World Bank taps Ecorys for waterway transport project in Kolkata

04 July 2023 2 min. read

The World Bank has selected global consulting firm Ecorys to support a program aimed at boosting inland waterway transportation in Kolkata, West Bengal.

The initiative will be undertaken in collaboration with the Government of West Bengal, which has set up an official waterway transportation development project. This project, which has the crucial support of the World Bank and a budget of $150 million, will seek to completely modernise the inland waterway transportation network in the Kolkata Metropolitan Area.

Appointed the lead economic consultant, Ecorys has been tasked with conducting research and providing expert support that will help “unlock the tremendous opportunities presented by inland waterway transportation”, said the World Bank in a statement.

World Bank taps Ecorys for waterway transport project in Kolkata

Howrah bridge in Kolkata

The role will see consultants from Ecorys analyse the economic impact of areas around upgraded jetties, investigate how the waterway transportation system can boost tourism, and work on disaster preparedness and early warning systems, among others.

The World Bank initiative is aiming to partially alleviate some of the major traffic and infrastructure issues in Kolkata. Poor planning and very high population density have become a congestion nightmare for commuters in the Bengali capital, which has been ranked as one of the worst cities for chaotic traffic in India.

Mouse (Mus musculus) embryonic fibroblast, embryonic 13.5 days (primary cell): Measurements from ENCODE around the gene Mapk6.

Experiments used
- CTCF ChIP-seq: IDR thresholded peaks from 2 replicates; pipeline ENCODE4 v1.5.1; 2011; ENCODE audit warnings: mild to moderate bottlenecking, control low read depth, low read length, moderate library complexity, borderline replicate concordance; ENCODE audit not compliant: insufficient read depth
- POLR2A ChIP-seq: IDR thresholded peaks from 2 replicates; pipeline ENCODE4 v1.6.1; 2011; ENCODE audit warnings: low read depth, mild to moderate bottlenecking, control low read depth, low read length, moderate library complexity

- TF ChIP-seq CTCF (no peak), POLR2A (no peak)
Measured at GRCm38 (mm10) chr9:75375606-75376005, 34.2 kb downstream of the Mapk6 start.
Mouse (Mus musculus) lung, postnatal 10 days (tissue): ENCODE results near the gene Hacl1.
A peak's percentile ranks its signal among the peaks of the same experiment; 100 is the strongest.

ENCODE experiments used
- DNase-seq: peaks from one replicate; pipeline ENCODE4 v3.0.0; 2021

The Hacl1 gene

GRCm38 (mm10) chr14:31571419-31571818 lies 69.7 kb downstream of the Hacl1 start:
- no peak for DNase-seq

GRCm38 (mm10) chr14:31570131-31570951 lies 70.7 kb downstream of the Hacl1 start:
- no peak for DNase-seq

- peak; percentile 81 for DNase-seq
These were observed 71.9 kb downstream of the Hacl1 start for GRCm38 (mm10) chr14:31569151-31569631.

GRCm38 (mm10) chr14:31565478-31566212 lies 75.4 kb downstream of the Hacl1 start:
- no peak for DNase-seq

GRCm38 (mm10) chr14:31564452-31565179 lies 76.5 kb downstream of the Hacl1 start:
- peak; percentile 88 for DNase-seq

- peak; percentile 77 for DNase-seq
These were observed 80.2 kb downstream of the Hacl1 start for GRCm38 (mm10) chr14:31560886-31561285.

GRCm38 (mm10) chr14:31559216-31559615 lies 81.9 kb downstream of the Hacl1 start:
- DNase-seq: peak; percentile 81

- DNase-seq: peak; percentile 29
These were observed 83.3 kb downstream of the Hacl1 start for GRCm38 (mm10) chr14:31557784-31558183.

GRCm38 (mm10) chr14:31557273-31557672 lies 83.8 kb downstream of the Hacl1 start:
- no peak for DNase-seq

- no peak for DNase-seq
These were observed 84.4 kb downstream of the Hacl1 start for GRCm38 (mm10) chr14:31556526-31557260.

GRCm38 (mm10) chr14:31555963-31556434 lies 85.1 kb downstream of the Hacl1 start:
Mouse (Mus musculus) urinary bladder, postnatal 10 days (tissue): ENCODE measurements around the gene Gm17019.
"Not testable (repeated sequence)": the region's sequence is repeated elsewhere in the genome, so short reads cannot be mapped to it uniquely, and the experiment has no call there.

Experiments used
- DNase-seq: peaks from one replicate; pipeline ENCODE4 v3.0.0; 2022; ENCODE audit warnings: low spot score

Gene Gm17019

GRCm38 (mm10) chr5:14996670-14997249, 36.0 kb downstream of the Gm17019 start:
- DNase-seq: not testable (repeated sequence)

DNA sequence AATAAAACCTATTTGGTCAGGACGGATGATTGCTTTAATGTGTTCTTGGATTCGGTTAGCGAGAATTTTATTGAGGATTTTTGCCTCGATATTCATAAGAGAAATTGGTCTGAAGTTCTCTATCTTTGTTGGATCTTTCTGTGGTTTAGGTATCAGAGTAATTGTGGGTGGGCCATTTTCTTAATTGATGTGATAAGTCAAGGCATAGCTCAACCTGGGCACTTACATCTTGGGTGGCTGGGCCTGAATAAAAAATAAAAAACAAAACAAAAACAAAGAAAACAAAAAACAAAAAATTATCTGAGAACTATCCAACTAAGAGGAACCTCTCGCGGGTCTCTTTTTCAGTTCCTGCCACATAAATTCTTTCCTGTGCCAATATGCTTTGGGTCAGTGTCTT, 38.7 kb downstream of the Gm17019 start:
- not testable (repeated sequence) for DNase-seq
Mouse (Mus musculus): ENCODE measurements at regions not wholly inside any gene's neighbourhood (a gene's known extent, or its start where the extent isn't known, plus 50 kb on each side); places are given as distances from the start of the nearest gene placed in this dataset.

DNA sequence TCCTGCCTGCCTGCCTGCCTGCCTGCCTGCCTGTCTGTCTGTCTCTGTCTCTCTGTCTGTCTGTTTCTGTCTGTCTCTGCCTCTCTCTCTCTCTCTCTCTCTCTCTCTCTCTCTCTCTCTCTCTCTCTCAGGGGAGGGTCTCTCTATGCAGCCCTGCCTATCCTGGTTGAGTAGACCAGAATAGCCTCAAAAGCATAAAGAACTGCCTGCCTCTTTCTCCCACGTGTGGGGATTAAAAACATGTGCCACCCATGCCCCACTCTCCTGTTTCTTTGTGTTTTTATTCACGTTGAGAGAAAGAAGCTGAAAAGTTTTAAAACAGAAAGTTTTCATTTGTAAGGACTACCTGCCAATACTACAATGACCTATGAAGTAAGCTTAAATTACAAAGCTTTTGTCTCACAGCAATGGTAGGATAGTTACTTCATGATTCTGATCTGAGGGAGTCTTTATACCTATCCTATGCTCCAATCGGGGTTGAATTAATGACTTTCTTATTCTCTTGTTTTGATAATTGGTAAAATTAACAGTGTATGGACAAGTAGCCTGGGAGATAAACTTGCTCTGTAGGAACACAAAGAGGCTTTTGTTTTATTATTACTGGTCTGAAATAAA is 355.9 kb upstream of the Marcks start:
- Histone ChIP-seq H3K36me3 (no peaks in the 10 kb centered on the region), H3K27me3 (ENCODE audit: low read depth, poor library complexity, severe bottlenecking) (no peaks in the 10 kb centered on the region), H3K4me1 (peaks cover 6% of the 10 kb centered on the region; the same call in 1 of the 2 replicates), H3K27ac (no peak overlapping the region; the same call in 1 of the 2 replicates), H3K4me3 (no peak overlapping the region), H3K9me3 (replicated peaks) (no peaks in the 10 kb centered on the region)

“This project aims to modernise inland water transport, encourage private sector participation, and demonstrate the potential of waterways as a complement to road and rail transportation. Additionally, it aligns with the Government of India’s vision of transforming rivers into efficient waterways,” said Ecorys in a press release.

The Kolkata Metropolitan Area, with a population of nearly 15 million, is the largest city in the eastern part of India and the capital of West Bengal state. As a major cultural and commercial hub that contributes significantly to the country’s GPD, it is now seeing rapid urbanisation – and with that, major congestion challenges.

Public waterway transportation has already become a major part of the every-day commutes for huge numbers of residents in cities like New York, Hong Kong, Amsterdam, and Istanbul, where commuter ferries traverse rivers and bays with regular service. It can greatly alleviate the stress of the throngs of people that jam the prevailing primary forms of transportation, like trains and roadways.

This is not the first time the World Bank has engaged in development projects in West Bengal. Earlier this year, the World Bank approved a $148 million loan to support West Bengal in more efficiently using surface and ground water to benefit rural communities.

“We are committed to unlocking Kolkata’s potential through inland waterway transportation investments. By promoting local economic development, enhancing tourism services, improving resilience, and prioritising safety, we envision a prosperous future for Kolkata and its residents,” said Ecorys in a press release.